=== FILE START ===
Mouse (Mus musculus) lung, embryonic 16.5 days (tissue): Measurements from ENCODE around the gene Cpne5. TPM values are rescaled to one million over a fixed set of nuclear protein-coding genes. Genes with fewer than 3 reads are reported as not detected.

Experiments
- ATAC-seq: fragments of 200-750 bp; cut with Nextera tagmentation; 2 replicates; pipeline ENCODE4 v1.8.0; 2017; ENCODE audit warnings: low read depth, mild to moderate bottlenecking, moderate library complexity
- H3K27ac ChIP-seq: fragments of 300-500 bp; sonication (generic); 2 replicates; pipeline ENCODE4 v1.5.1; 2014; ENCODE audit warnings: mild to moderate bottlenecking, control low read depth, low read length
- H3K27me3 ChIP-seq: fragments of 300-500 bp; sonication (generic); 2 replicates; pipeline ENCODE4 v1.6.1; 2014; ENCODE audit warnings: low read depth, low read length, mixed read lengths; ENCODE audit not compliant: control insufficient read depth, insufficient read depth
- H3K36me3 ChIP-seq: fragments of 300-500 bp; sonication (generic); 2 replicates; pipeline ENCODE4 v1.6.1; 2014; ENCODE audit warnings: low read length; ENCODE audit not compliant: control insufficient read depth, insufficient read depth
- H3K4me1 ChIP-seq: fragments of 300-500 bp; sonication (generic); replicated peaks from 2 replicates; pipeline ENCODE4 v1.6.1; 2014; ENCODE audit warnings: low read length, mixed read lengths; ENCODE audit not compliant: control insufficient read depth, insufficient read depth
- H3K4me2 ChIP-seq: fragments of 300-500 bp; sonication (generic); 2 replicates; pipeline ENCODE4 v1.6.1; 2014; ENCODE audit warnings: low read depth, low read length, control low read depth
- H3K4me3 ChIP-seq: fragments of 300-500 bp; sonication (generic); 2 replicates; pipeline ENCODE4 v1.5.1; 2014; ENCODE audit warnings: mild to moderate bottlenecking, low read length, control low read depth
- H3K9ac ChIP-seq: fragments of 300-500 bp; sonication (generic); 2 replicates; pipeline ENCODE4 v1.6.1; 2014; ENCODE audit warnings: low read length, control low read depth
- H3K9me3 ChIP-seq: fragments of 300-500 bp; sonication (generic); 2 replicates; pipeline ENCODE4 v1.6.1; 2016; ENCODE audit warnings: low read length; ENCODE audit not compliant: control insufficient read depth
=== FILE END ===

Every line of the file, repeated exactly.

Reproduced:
Mouse (Mus musculus) lung, embryonic 16.5 days (tissue): Measurements from ENCODE around the gene Cpne5. TPM values are rescaled to one million over a fixed set of nuclear protein-coding genes. Genes with fewer than 3 reads are reported as not detected.

Experiments
- ATAC-seq: fragments of 200-750 bp; cut with Nextera tagmentation; 2 replicates; pipeline ENCODE4 v1.8.0; 2017; ENCODE audit warnings: low read depth, mild to moderate bottlenecking, moderate library complexity
- H3K27ac ChIP-seq: fragments of 300-500 bp; sonication (generic); 2 replicates; pipeline ENCODE4 v1.5.1; 2014; ENCODE audit warnings: mild to moderate bottlenecking, control low read depth, low read length
- H3K27me3 ChIP-seq: fragments of 300-500 bp; sonication (generic); 2 replicates; pipeline ENCODE4 v1.6.1; 2014; ENCODE audit warnings: low read depth, low read length, mixed read lengths; ENCODE audit not compliant: control insufficient read depth, insufficient read depth
- H3K36me3 ChIP-seq: fragments of 300-500 bp; sonication (generic); 2 replicates; pipeline ENCODE4 v1.6.1; 2014; ENCODE audit warnings: low read length; ENCODE audit not compliant: control insufficient read depth, insufficient read depth
- H3K4me1 ChIP-seq: fragments of 300-500 bp; sonication (generic); replicated peaks from 2 replicates; pipeline ENCODE4 v1.6.1; 2014; ENCODE audit warnings: low read length, mixed read lengths; ENCODE audit not compliant: control insufficient read depth, insufficient read depth
- H3K4me2 ChIP-seq: fragments of 300-500 bp; sonication (generic); 2 replicates; pipeline ENCODE4 v1.6.1; 2014; ENCODE audit warnings: low read depth, low read length, control low read depth
- H3K4me3 ChIP-seq: fragments of 300-500 bp; sonication (generic); 2 replicates; pipeline ENCODE4 v1.5.1; 2014; ENCODE audit warnings: mild to moderate bottlenecking, low read length, control low read depth
- H3K9ac ChIP-seq: fragments of 300-500 bp; sonication (generic); 2 replicates; pipeline ENCODE4 v1.6.1; 2014; ENCODE audit warnings: low read length, control low read depth
- H3K9me3 ChIP-seq: fragments of 300-500 bp; sonication (generic); 2 replicates; pipeline ENCODE4 v1.6.1; 2016; ENCODE audit warnings: low read length; ENCODE audit not compliant: control insufficient read depth